People around the world are concerned about the current political directions of their cities, states, countries, and the international community. From issues surrounding the economy to the environment to, in this case, the proliferation of war criminals within American society, it is apparent that we must look for a variety of political interventions to achieve our goals.

The War Crimes Project advocates a multipronged approach to political action that mixes ideological (educational), advocacy, and direct action to achieve the political end of prosecuting the United States' worst war criminals. By advocating actions that exploit a diversity of different tactics, the War Crimes Project hopes to we utilize the established channels of power while simultaneously building new forms of popular political power as well as introducing new conceptual notions of criminality to achieve our ends. To briefly describe the different types of actions advocated for by the War Crimes Project:

  1. Ideological (Educational) Action - Ideological action attempts to change people's ideas on a particular subject matter. In this case, the War Crimes Project hopes to change popular notions of criminality, currently centered around the narcotics and property crimes of people of color and poor people, by raising awareness of the far deadlier war crimes and crimes against humanity routinely carried out by the political elite. The War Crimes Project believes that by shifting the focus of concepts of criminality away from narcotics and property crimes towards war crimes and crimes against humanity, political and social pressure will naturally accrue, eventually contributing to the end of these crimes and the prosecution of criminals who have committed them. Educational actions include door-to-door canvassing, hanging posters, informational tabling, and community seminars.
  2. Advocacy Action - Advocacy action attempts to utilize established channels of power to win the prosecutions of war criminals and, hopefully, bring about the end of US violations of international humanitarian law. As detailed on other parts of this website, the actions of various members of the US political elite violated established international laws to which the US is a party and which have been codified in domestic law. In theory, then, established channels of power ought to fulfill the responsibilities of the power granted to them and undertake legal action in accordance with their obligations, be this by seeking warrants and arresting criminals, prosecuting criminals through the court system, presiding over such criminal prosecutions, or enforcing criminal sentences handed down by courts. Advocacy actions typically take the form of lobbying efforts.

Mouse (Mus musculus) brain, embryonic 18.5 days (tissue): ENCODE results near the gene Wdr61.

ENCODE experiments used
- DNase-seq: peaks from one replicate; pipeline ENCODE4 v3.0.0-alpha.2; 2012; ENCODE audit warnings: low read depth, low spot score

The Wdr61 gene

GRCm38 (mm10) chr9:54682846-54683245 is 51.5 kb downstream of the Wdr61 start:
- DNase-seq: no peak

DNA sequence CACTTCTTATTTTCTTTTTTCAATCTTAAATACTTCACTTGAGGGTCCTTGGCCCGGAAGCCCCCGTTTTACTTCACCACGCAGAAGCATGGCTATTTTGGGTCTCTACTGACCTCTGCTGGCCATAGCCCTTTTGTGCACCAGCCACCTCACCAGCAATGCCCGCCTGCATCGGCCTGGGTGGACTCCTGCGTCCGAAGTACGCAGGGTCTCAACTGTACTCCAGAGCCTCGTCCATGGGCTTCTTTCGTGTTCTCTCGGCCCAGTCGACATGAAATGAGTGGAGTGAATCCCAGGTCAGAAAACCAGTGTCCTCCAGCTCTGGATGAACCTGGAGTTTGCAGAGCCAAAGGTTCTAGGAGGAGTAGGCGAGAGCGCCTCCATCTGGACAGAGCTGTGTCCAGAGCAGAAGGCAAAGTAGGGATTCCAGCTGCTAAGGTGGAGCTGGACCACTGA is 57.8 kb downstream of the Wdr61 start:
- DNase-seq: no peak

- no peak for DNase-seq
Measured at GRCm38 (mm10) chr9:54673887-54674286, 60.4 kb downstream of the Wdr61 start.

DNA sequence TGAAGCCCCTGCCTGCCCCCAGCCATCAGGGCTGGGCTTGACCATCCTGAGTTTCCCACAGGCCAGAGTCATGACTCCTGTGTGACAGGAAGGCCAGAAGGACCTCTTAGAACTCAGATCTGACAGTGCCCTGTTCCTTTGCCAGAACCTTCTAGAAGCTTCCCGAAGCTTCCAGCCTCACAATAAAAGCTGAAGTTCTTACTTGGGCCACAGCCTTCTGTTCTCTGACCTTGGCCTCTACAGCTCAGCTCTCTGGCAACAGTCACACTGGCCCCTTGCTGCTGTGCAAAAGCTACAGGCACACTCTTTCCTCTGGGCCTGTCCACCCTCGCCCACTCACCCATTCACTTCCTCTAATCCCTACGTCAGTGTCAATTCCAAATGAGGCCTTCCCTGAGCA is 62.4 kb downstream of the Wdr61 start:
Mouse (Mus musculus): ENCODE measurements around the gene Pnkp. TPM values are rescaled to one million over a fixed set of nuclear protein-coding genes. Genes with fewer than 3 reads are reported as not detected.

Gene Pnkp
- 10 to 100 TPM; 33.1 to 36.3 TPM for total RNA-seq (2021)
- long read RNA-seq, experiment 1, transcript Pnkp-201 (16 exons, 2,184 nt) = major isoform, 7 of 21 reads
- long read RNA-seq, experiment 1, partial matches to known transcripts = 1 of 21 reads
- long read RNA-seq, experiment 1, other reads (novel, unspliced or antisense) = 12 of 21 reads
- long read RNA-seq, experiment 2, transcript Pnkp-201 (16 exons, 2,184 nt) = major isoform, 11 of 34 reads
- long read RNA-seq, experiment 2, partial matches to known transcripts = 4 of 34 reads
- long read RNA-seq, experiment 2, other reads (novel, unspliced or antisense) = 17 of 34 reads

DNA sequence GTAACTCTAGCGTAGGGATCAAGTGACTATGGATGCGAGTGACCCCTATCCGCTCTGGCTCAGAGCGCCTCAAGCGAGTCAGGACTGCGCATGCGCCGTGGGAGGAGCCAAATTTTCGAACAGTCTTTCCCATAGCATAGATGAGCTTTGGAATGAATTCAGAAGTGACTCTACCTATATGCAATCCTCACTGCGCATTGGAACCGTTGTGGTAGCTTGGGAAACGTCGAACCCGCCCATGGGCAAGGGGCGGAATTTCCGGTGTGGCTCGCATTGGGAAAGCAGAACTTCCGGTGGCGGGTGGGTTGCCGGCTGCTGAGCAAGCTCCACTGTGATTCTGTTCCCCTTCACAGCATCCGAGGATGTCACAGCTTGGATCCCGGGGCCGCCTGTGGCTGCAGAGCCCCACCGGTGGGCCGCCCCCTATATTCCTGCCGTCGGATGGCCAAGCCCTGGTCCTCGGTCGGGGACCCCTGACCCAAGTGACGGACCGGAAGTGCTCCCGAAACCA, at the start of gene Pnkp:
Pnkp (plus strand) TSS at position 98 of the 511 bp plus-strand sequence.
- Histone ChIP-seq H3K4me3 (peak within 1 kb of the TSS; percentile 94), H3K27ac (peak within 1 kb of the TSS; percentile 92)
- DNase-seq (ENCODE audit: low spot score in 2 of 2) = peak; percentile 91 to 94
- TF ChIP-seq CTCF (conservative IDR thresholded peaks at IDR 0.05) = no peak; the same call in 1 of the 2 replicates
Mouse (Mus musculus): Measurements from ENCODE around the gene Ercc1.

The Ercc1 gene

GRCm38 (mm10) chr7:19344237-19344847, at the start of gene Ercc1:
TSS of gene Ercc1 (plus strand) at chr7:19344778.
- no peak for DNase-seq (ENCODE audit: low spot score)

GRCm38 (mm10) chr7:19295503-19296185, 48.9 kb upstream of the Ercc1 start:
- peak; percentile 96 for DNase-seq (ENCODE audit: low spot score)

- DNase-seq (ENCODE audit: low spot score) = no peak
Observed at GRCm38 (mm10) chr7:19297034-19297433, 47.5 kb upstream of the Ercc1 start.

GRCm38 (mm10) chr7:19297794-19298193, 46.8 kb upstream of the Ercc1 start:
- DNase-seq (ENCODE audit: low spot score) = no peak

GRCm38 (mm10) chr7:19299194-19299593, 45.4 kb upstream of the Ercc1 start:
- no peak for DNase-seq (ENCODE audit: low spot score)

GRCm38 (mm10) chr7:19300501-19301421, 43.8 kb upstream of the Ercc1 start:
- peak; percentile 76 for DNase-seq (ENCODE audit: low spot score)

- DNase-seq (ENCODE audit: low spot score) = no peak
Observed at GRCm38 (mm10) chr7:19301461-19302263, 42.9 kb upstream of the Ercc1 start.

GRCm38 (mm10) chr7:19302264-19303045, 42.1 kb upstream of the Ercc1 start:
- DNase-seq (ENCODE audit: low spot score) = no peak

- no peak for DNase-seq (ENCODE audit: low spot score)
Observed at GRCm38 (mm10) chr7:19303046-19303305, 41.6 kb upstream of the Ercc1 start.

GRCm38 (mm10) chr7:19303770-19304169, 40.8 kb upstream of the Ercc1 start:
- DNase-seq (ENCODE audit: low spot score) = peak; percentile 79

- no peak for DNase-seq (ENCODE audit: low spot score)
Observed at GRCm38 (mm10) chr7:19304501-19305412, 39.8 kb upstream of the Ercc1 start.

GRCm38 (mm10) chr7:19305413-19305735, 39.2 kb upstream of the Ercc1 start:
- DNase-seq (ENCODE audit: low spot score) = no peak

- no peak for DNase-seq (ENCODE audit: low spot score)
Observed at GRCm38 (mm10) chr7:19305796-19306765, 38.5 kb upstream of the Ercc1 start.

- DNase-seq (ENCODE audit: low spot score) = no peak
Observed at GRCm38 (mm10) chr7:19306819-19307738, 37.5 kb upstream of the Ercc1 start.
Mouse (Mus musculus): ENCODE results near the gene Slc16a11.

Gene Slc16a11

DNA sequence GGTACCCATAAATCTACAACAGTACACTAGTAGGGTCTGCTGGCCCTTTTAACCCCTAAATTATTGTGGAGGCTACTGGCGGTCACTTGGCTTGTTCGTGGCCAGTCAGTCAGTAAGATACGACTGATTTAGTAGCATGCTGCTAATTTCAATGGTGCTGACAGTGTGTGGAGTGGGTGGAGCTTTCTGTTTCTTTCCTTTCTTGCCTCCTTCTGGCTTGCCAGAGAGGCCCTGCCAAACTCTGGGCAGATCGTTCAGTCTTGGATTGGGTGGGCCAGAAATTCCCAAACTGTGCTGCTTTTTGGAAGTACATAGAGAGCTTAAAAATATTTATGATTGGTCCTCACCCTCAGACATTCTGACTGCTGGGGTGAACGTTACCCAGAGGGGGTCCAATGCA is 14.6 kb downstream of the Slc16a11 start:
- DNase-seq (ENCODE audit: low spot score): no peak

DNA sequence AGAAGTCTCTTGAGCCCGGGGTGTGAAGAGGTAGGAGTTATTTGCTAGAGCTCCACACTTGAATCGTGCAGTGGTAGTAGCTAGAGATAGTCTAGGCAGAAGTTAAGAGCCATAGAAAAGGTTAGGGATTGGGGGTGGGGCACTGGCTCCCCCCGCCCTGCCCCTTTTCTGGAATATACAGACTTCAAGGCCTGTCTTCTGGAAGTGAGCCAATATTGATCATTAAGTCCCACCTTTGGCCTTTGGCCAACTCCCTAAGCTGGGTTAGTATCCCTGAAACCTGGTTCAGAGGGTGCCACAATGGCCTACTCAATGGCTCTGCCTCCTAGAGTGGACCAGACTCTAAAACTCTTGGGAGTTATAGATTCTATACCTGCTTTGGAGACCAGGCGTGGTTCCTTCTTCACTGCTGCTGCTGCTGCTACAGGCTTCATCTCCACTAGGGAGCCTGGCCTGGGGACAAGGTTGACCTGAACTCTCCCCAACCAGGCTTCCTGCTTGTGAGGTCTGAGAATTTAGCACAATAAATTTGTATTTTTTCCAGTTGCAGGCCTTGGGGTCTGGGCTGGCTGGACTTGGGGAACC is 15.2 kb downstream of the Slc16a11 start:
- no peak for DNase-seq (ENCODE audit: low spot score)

3. Direct Action - Direct action is any action carried out directly by a person to fulfill their aims without going through a third-party intermediary. Given the lack of action thus far by established channels of authority, the War Crimes Project supports direct action as a way of attaining some sort of reparations for injustice outside of the court system. Direct action spans an array of different actions, from meeting disruption to picketing to pie throwing.

These three types of action are not mutually exclusive. An action may reasonably be classified in more than one, and sometimes all, of the categories listed above. For example, a citizen's arrest may be an educational action if it is done in public because other people will be exposed to the issue, an advocacy action if it involves calling the police after the perpetrator is secured because it encourages established channels of power to carry out their duties, and a direct action because it involves taking personal responsibility for the carriage of justice without the intervention of a third party.

Through a combination of actions adopting different forms, the War Crimes Project believes we can accomplish our ends. However, we can never see justice without the participation of a large segment of society - that is to say, we can't do this alone. We need the participation of thousands of people across the country engaging in whatever forms of action they believe to be most effective. So while we can and do recommend different types of actions that can be undertaken and provide various resources for carrying out these actions, what you want to do is ultimately up to you. We hope that you choose wisely, however you may assist this collective effort.






The legal statuses of different types of actions vary from jurisdiction to jurisdiction. The War Crimes Project cannot guarantee that an action promoted on this website is legal in your jurisdiction. It is also prudent to check the legal status of an action, preferably with a lawyer though minimally by personally consulting relevant criminal statues, prior to engaging in it to make sure you are comfortable shouldering any legal responsibility that may be assigned to you as a result of your action. The War Crimes Project neither supports nor condemns illegal actions. We merely ask that you follow your conscience and accept responsibility for your actions.